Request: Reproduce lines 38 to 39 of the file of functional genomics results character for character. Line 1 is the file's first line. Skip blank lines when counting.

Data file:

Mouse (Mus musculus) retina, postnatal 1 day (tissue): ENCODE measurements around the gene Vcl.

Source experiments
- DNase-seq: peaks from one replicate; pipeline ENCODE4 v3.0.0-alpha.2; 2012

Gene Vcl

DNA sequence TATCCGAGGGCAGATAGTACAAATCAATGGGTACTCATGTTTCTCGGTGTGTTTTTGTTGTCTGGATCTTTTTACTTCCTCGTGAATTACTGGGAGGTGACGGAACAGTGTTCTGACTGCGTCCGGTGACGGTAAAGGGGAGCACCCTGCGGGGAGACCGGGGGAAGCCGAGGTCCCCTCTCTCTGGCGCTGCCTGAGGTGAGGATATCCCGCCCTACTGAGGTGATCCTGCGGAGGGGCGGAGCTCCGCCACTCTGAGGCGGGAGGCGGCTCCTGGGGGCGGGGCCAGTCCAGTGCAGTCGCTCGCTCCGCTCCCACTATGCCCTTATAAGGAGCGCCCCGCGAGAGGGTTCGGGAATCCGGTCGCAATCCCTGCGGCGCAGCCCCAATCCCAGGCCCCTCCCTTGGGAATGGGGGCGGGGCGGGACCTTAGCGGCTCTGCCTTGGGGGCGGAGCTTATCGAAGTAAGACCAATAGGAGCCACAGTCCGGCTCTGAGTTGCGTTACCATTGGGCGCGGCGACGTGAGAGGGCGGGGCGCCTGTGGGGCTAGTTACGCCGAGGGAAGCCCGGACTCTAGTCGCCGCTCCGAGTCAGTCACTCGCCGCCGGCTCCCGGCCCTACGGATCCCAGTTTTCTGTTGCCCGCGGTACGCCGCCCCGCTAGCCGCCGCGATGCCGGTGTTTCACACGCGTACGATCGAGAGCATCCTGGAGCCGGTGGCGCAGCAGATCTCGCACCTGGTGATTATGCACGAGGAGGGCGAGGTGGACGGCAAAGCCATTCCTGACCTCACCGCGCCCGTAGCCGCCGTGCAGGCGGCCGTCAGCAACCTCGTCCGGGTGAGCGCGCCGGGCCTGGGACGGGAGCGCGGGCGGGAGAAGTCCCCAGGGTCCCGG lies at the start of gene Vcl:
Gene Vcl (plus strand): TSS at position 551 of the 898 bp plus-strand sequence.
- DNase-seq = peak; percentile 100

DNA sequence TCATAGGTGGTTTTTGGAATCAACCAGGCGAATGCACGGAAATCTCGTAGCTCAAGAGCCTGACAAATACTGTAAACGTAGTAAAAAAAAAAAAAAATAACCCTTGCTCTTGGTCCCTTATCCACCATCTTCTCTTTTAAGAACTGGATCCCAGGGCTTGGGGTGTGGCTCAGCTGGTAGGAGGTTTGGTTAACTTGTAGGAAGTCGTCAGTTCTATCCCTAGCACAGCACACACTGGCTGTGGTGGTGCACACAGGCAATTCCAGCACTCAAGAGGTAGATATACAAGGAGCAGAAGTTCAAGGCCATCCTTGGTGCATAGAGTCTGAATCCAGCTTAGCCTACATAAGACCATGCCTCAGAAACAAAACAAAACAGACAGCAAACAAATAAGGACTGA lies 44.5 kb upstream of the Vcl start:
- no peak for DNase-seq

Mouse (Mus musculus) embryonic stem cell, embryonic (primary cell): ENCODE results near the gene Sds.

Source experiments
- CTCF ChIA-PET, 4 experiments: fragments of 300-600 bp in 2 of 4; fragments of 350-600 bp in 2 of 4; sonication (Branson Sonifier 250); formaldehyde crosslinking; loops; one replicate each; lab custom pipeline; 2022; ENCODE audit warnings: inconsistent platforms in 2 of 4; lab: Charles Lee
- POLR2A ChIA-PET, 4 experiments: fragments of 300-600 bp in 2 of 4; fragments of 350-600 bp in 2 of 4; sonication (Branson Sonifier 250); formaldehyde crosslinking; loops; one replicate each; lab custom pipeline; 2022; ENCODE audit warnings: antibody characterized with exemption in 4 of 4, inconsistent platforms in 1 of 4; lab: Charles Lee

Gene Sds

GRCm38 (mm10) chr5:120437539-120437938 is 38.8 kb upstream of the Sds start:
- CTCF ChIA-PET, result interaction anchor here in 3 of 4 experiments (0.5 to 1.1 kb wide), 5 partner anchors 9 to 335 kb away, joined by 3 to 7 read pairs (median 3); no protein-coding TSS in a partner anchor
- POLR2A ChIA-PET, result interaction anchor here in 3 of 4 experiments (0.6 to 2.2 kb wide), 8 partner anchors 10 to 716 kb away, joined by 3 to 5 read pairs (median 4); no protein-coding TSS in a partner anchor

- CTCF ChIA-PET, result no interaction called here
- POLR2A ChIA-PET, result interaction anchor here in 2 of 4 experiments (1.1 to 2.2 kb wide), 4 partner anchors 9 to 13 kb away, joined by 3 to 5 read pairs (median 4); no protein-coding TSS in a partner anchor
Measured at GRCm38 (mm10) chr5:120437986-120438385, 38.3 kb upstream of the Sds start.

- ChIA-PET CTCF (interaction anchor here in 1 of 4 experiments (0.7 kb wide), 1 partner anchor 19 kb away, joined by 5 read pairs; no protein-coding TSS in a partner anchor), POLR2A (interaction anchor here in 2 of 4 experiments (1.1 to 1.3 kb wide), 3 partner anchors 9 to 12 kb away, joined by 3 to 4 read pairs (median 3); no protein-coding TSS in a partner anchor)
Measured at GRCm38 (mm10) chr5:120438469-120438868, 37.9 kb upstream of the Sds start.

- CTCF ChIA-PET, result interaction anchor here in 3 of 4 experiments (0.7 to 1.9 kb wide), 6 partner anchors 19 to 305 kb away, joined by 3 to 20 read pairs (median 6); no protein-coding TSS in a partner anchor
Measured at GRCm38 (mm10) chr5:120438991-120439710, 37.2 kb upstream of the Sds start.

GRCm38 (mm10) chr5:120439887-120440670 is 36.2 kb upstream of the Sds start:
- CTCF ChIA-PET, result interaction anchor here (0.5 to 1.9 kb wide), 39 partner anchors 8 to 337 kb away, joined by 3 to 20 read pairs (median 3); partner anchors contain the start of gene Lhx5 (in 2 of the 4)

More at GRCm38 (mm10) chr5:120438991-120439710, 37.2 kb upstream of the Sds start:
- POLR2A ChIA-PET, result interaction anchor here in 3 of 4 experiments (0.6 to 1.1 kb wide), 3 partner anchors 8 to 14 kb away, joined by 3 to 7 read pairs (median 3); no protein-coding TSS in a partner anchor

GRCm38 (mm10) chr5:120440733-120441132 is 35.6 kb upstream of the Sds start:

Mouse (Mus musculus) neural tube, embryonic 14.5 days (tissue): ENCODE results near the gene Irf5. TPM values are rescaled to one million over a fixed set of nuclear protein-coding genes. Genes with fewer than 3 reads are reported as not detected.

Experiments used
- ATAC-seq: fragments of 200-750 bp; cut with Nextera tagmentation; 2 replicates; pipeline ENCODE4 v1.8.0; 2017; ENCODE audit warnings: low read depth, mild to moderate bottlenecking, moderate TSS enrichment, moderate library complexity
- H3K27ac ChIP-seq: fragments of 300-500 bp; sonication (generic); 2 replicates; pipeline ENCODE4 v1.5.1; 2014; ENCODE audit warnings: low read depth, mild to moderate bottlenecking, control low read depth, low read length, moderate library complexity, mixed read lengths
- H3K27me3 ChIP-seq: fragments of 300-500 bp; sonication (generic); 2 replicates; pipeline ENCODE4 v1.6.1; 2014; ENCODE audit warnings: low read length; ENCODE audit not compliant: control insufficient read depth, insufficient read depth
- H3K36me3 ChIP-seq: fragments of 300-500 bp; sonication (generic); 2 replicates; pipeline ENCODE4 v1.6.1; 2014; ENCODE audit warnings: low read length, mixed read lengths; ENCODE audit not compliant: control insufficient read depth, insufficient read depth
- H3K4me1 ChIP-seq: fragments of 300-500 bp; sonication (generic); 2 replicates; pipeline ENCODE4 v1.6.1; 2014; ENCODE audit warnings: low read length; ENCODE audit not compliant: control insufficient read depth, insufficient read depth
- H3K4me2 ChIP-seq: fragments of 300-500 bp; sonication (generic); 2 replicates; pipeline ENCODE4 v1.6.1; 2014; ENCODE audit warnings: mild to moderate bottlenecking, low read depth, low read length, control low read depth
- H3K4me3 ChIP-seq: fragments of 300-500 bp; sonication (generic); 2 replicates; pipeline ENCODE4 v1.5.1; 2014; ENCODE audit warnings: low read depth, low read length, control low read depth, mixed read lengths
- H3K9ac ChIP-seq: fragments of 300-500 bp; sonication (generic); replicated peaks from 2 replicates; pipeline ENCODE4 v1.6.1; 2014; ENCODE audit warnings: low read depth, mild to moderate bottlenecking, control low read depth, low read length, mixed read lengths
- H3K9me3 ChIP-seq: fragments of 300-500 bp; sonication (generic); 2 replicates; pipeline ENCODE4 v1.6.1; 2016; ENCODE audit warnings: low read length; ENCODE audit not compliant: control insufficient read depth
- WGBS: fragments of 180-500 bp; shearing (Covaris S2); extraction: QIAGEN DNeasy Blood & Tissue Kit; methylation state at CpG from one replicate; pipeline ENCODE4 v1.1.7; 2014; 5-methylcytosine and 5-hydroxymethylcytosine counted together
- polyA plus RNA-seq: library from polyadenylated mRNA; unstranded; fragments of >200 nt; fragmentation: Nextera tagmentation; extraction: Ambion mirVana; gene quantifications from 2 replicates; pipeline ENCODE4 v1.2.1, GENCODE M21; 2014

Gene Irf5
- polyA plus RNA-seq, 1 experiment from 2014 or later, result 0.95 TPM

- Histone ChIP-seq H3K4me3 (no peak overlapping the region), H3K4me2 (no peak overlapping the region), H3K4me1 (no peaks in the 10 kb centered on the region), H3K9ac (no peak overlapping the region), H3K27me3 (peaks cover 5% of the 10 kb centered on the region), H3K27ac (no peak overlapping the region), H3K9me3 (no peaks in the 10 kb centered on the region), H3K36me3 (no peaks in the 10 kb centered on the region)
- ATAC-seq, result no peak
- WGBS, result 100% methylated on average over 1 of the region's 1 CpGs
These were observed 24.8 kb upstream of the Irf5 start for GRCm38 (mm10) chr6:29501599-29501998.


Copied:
- H3K4me3 ChIP-seq: fragments of 300-500 bp; sonication (generic); 2 replicates; pipeline ENCODE4 v1.5.1; 2014; ENCODE audit warnings: low read depth, low read length, control low read depth, mixed read lengths
- H3K9ac ChIP-seq: fragments of 300-500 bp; sonication (generic); replicated peaks from 2 replicates; pipeline ENCODE4 v1.6.1; 2014; ENCODE audit warnings: low read depth, mild to moderate bottlenecking, control low read depth, low read length, mixed read lengths